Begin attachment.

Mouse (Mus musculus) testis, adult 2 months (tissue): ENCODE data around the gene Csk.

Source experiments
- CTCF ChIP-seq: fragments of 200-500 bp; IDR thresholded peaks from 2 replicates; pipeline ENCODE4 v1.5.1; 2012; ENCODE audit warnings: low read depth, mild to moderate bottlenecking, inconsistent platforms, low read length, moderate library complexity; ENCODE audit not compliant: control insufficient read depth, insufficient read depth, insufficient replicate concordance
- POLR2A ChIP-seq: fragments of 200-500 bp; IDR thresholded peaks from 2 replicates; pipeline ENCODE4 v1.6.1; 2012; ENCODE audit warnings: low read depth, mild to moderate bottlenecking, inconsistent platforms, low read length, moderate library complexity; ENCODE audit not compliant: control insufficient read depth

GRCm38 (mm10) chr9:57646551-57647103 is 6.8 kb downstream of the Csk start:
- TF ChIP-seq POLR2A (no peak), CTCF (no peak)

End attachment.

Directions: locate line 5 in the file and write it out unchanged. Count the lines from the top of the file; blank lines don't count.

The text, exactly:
GRCm38 (mm10) chr9:57646551-57647103 is 6.8 kb downstream of the Csk start: